The structure of the logic app is as follows:


The first section looks for new tweets to the @wildlifeai twitter handle and then passes those tweets to future stages. You’ll note that the interval says “1 minute”, but actually it polls only 1 time hourly. This is a bug in the interface, as the documented API shows otherwise.



The next stage is a for-each on the media urls coming out of the tweet. If for instance the tweet had multiple media urls, we would take each separately and process them. There is a limitation on the number of posts per hour (12) that could cause people to not get responses. This is another reason for iteration 5.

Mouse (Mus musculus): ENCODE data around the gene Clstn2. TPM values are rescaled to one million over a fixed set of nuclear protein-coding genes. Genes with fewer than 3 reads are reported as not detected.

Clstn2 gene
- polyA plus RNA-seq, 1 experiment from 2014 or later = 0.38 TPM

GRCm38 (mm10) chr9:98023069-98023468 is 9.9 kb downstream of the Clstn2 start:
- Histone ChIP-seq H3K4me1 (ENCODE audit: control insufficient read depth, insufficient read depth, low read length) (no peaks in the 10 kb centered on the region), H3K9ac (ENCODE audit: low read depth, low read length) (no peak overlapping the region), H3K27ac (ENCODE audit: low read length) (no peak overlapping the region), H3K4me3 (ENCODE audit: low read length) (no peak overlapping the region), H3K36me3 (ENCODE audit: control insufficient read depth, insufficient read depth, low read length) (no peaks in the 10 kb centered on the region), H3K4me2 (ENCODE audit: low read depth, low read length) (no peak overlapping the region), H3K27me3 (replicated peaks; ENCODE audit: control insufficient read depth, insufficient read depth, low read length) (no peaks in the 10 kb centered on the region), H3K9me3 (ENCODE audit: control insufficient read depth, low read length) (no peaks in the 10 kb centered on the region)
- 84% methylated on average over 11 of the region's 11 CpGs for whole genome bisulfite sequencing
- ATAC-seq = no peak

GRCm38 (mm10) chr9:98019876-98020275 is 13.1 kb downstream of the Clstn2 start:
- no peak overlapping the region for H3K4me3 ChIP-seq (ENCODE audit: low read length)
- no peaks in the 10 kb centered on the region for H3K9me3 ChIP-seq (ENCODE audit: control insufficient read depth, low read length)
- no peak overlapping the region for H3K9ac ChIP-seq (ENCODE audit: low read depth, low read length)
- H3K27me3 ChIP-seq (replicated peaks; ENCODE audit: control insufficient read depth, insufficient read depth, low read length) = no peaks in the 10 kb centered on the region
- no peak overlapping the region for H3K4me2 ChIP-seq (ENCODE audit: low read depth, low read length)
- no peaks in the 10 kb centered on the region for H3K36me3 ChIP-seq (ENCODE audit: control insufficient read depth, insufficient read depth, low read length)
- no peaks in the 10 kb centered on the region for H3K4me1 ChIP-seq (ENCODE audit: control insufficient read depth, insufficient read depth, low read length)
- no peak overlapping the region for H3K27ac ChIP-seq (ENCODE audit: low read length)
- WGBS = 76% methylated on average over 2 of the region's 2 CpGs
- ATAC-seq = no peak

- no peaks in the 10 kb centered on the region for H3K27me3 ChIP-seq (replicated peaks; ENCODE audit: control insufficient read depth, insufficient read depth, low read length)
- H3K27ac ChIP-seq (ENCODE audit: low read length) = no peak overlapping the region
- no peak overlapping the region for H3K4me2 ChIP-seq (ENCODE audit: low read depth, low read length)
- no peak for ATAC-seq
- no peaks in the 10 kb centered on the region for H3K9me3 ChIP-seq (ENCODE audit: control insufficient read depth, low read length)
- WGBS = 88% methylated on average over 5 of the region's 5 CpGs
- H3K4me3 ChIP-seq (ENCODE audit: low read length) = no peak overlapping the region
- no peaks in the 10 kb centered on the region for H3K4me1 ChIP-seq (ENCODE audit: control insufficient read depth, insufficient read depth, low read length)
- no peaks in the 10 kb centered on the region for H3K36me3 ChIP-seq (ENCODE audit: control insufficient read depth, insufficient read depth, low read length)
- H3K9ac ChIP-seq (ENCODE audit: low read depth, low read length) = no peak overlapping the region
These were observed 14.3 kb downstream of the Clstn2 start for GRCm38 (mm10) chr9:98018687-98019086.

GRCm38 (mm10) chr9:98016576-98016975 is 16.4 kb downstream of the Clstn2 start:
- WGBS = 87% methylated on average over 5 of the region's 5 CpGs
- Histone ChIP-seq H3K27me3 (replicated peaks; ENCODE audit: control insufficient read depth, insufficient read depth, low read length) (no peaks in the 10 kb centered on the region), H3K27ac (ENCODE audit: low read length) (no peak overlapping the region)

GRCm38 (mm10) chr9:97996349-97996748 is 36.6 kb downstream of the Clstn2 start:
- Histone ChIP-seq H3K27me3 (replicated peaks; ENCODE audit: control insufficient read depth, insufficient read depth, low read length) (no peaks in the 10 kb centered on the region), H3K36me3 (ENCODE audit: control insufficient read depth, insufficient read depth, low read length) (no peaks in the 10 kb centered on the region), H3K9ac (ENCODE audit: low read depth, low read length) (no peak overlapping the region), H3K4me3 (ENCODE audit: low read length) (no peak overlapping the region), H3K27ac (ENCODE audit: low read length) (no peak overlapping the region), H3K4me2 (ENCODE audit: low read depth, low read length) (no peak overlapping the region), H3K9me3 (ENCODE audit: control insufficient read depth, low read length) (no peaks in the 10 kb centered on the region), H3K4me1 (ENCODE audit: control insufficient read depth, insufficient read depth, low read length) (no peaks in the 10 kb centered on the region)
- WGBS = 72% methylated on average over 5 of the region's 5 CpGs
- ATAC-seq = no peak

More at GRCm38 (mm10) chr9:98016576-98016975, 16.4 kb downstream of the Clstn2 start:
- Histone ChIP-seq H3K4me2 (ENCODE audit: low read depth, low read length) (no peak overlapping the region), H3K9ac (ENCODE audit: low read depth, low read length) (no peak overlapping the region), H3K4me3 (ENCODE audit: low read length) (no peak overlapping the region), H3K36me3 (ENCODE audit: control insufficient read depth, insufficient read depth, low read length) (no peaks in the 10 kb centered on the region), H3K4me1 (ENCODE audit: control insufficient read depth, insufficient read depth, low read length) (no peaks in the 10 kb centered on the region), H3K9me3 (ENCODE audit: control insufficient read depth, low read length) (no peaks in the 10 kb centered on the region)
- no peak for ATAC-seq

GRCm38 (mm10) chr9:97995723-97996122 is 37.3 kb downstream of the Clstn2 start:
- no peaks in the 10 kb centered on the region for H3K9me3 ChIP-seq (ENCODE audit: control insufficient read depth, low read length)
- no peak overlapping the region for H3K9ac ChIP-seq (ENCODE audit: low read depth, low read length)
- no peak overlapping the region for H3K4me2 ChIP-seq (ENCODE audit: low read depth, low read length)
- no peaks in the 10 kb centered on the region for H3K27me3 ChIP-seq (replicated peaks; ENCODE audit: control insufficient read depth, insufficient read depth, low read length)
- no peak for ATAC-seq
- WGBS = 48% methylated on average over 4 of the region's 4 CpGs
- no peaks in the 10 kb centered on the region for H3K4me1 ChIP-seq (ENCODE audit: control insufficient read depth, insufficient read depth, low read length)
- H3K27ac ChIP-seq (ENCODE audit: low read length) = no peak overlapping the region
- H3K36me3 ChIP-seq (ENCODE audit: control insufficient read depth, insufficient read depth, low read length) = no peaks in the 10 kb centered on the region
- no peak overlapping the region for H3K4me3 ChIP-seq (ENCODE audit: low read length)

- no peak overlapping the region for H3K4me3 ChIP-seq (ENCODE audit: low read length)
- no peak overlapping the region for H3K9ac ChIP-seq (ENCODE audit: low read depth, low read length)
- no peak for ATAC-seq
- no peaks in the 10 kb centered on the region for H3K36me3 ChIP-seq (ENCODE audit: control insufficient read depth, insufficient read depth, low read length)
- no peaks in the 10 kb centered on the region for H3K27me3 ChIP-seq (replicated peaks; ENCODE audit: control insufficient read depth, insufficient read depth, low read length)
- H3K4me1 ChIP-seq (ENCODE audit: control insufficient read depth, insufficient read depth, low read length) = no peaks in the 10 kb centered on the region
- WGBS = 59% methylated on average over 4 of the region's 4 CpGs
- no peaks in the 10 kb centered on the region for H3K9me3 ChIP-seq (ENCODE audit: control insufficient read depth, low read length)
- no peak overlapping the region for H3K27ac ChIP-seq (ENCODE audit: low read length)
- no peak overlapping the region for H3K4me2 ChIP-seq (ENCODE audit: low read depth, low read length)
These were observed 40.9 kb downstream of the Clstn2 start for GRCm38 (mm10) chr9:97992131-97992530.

The next stage of the process copies the media to an Azure storage account, which is later used to pull the image from and we’ll eventually use for further image categorization and AI processes.

The next stage is to get blob content so it can be sent to AI for Earth, which requires the image to be stored as a blob so it can be passed to the following HTTP stage.



In this stage you need to send the blob content to Microsoft AI for Earth. If you want to use it, you need to request a key from Microsoft for your meaningful project. In this case I’ve hidden the key we’re using.

You then need to parse the JSON. I’m using the JSON parser Logic Apps step. The code in the JSON is as follows, but I generated it by grabbing the output from AI for Earth and then using the “use sample payload to generate schema”

{
    "properties": {
        "bboxes": {
            "items": {
                "properties": {
                    "confidence": {
                        "type": "number"